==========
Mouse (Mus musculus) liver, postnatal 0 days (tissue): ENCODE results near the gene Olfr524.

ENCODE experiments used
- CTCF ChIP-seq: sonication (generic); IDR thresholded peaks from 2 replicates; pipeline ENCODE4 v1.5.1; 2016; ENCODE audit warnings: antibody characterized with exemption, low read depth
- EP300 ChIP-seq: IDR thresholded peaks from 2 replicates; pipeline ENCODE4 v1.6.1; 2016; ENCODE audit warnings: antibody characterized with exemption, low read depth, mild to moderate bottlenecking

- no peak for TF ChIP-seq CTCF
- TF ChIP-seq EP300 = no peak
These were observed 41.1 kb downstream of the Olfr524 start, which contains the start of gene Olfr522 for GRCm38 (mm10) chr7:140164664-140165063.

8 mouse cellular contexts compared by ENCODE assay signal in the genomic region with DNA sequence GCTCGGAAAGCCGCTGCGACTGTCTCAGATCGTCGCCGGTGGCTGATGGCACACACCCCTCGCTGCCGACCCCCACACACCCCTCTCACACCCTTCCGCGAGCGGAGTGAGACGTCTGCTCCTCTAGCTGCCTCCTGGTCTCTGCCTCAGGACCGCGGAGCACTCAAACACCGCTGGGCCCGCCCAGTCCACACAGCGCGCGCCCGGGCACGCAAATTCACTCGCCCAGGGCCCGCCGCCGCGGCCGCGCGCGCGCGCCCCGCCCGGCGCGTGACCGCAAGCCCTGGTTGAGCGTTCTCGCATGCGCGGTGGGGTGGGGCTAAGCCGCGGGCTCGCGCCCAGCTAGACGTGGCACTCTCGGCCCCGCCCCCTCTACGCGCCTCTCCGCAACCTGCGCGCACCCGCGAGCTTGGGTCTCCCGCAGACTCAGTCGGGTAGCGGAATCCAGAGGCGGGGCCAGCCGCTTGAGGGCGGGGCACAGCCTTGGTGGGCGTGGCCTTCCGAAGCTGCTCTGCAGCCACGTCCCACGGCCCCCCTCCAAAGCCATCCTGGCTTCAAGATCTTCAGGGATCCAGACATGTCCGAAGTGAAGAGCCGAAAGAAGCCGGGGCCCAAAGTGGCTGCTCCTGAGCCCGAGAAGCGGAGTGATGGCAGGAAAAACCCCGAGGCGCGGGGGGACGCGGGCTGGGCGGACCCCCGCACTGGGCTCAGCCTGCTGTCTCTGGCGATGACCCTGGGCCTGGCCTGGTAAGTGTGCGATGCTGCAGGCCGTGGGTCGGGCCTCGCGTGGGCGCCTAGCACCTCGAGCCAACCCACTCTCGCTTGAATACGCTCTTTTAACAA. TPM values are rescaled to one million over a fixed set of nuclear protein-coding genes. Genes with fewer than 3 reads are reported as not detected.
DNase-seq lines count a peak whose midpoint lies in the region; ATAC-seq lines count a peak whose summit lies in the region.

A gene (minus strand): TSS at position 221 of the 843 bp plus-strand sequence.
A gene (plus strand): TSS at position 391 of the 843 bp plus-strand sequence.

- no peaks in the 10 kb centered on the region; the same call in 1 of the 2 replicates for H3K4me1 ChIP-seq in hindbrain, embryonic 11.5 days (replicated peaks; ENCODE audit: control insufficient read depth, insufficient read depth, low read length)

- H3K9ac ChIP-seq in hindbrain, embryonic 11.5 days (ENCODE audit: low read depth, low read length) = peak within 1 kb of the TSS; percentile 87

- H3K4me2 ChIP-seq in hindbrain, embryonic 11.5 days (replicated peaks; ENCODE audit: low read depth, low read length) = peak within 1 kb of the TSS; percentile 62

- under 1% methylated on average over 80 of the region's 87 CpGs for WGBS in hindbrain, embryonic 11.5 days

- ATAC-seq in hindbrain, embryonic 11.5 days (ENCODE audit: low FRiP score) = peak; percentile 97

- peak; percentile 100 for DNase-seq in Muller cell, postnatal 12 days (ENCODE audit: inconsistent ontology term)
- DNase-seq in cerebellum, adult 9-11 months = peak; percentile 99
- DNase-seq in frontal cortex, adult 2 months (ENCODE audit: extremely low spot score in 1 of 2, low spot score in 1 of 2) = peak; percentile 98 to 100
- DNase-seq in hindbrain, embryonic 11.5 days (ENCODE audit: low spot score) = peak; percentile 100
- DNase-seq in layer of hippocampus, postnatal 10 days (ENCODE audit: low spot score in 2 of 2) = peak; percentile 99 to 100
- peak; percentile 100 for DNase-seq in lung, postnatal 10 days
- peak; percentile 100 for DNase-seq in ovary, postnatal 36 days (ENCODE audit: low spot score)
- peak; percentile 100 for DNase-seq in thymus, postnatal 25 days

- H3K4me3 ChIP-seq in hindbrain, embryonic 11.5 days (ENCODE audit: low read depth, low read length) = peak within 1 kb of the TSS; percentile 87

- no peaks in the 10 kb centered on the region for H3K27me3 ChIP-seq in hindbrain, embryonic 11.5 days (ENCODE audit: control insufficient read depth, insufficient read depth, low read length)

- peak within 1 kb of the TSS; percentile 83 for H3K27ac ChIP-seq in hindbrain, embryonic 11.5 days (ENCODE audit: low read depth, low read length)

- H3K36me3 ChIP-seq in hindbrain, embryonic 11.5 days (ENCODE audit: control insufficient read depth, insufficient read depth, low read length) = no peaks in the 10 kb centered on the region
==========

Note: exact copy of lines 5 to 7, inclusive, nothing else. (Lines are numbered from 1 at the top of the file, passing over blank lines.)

- no peak for TF ChIP-seq CTCF
- TF ChIP-seq EP300 = no peak
These were observed 41.1 kb downstream of the Olfr524 start, which contains the start of gene Olfr522 for GRCm38 (mm10) chr7:140164664-140165063.